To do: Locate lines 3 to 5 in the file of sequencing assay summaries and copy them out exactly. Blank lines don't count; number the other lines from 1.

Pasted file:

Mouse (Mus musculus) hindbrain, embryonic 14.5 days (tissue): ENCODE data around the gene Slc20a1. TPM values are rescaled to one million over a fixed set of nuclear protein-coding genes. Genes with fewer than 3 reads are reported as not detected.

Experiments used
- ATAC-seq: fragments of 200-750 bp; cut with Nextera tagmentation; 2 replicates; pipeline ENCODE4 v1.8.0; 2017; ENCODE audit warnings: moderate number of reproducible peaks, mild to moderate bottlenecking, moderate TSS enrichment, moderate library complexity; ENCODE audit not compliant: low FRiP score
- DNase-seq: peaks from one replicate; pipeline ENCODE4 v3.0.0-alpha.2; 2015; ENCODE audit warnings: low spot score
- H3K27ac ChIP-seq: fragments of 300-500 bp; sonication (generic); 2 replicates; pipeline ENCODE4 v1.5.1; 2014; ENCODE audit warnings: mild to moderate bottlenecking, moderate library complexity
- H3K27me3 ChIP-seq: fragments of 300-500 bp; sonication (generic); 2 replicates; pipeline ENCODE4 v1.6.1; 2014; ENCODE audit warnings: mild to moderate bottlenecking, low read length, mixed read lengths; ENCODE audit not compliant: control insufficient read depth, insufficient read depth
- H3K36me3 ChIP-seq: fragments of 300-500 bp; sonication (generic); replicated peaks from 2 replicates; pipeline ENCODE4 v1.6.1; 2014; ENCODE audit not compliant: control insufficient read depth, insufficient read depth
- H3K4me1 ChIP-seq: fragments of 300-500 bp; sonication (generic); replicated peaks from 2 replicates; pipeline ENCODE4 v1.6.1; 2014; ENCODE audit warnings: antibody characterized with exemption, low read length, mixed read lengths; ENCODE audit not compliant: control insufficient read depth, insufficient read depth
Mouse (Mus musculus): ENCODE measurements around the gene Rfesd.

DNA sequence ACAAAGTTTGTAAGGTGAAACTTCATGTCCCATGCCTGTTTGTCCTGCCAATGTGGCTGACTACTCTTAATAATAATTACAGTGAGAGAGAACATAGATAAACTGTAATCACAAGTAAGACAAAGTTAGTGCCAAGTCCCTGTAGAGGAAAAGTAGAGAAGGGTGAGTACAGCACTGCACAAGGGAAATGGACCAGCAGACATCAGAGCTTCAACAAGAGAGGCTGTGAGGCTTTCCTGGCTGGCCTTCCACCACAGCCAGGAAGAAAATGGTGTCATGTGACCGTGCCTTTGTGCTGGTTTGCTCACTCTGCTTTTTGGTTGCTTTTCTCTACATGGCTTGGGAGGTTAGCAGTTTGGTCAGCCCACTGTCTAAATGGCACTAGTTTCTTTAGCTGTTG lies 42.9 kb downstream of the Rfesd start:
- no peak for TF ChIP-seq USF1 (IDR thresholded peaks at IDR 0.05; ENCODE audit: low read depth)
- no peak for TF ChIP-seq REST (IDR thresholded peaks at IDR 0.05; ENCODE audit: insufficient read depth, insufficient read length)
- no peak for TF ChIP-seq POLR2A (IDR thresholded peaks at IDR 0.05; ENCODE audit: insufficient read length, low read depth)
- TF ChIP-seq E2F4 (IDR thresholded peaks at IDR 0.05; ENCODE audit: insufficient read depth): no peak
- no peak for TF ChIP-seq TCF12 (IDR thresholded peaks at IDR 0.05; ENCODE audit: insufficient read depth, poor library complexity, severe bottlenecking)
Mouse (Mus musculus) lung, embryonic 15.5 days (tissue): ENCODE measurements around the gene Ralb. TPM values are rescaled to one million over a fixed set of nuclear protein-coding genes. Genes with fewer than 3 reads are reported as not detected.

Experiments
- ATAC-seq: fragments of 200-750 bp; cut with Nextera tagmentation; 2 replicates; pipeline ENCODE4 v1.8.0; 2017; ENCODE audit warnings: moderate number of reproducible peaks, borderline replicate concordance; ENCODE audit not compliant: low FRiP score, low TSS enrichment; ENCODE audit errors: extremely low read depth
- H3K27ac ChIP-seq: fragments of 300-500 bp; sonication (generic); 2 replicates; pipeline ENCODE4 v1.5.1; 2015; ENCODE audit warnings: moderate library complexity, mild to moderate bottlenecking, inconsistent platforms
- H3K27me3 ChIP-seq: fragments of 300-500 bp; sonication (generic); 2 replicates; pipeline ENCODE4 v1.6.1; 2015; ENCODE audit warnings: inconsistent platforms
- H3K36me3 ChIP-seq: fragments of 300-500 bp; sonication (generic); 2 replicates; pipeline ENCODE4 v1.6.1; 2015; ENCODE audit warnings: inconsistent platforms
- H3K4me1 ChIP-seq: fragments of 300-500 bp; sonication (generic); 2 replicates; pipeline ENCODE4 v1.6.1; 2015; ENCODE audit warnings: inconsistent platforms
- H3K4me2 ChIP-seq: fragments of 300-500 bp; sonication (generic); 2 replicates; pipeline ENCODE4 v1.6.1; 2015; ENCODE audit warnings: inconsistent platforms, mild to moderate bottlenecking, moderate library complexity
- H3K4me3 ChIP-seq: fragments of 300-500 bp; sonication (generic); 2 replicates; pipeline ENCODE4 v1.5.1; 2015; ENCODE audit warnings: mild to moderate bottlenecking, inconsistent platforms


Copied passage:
- ATAC-seq: fragments of 200-750 bp; cut with Nextera tagmentation; 2 replicates; pipeline ENCODE4 v1.8.0; 2017; ENCODE audit warnings: moderate number of reproducible peaks, mild to moderate bottlenecking, moderate TSS enrichment, moderate library complexity; ENCODE audit not compliant: low FRiP score
- DNase-seq: peaks from one replicate; pipeline ENCODE4 v3.0.0-alpha.2; 2015; ENCODE audit warnings: low spot score
- H3K27ac ChIP-seq: fragments of 300-500 bp; sonication (generic); 2 replicates; pipeline ENCODE4 v1.5.1; 2014; ENCODE audit warnings: mild to moderate bottlenecking, moderate library complexity